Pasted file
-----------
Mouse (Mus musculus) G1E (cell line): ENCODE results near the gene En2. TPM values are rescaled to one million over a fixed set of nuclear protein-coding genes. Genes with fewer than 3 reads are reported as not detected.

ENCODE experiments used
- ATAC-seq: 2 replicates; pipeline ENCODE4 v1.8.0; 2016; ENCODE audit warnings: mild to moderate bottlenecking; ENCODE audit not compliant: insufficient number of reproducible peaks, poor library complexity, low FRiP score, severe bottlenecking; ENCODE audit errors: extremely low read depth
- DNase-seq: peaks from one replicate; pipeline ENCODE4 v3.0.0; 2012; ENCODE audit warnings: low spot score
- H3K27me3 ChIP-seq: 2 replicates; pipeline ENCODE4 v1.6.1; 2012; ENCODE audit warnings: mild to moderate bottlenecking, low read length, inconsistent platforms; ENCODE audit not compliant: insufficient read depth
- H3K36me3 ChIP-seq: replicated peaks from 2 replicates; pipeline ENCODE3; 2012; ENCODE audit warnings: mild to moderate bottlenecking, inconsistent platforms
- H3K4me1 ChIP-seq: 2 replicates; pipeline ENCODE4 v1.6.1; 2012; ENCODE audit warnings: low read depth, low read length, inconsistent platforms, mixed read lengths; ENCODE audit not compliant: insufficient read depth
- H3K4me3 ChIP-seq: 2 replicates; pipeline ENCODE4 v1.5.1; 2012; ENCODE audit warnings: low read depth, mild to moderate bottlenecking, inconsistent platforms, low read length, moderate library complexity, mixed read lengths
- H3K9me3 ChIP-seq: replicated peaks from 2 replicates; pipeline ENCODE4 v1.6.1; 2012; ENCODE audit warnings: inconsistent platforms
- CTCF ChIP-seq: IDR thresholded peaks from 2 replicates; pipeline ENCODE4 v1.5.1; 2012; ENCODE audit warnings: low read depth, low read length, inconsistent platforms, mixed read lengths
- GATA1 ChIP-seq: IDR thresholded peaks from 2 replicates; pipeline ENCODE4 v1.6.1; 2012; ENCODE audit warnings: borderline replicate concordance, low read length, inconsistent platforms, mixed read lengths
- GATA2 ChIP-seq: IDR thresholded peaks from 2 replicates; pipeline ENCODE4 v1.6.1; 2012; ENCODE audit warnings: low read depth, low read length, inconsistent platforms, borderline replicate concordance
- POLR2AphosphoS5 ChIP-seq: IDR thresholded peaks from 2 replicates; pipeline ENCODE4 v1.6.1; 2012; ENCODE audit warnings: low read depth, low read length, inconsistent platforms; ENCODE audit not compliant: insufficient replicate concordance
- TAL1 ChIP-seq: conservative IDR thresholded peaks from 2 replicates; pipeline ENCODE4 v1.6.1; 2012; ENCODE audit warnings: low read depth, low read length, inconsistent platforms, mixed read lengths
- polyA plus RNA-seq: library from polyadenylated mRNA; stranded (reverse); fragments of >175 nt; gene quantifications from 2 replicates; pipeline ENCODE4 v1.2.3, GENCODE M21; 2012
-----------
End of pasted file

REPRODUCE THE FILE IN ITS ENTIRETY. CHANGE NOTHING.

Mouse (Mus musculus) G1E (cell line): ENCODE results near the gene En2. TPM values are rescaled to one million over a fixed set of nuclear protein-coding genes. Genes with fewer than 3 reads are reported as not detected.

ENCODE experiments used
- ATAC-seq: 2 replicates; pipeline ENCODE4 v1.8.0; 2016; ENCODE audit warnings: mild to moderate bottlenecking; ENCODE audit not compliant: insufficient number of reproducible peaks, poor library complexity, low FRiP score, severe bottlenecking; ENCODE audit errors: extremely low read depth
- DNase-seq: peaks from one replicate; pipeline ENCODE4 v3.0.0; 2012; ENCODE audit warnings: low spot score
- H3K27me3 ChIP-seq: 2 replicates; pipeline ENCODE4 v1.6.1; 2012; ENCODE audit warnings: mild to moderate bottlenecking, low read length, inconsistent platforms; ENCODE audit not compliant: insufficient read depth
- H3K36me3 ChIP-seq: replicated peaks from 2 replicates; pipeline ENCODE3; 2012; ENCODE audit warnings: mild to moderate bottlenecking, inconsistent platforms
- H3K4me1 ChIP-seq: 2 replicates; pipeline ENCODE4 v1.6.1; 2012; ENCODE audit warnings: low read depth, low read length, inconsistent platforms, mixed read lengths; ENCODE audit not compliant: insufficient read depth
- H3K4me3 ChIP-seq: 2 replicates; pipeline ENCODE4 v1.5.1; 2012; ENCODE audit warnings: low read depth, mild to moderate bottlenecking, inconsistent platforms, low read length, moderate library complexity, mixed read lengths
- H3K9me3 ChIP-seq: replicated peaks from 2 replicates; pipeline ENCODE4 v1.6.1; 2012; ENCODE audit warnings: inconsistent platforms
- CTCF ChIP-seq: IDR thresholded peaks from 2 replicates; pipeline ENCODE4 v1.5.1; 2012; ENCODE audit warnings: low read depth, low read length, inconsistent platforms, mixed read lengths
- GATA1 ChIP-seq: IDR thresholded peaks from 2 replicates; pipeline ENCODE4 v1.6.1; 2012; ENCODE audit warnings: borderline replicate concordance, low read length, inconsistent platforms, mixed read lengths
- GATA2 ChIP-seq: IDR thresholded peaks from 2 replicates; pipeline ENCODE4 v1.6.1; 2012; ENCODE audit warnings: low read depth, low read length, inconsistent platforms, borderline replicate concordance
- POLR2AphosphoS5 ChIP-seq: IDR thresholded peaks from 2 replicates; pipeline ENCODE4 v1.6.1; 2012; ENCODE audit warnings: low read depth, low read length, inconsistent platforms; ENCODE audit not compliant: insufficient replicate concordance
- TAL1 ChIP-seq: conservative IDR thresholded peaks from 2 replicates; pipeline ENCODE4 v1.6.1; 2012; ENCODE audit warnings: low read depth, low read length, inconsistent platforms, mixed read lengths
- polyA plus RNA-seq: library from polyadenylated mRNA; stranded (reverse); fragments of >175 nt; gene quantifications from 2 replicates; pipeline ENCODE4 v1.2.3, GENCODE M21; 2012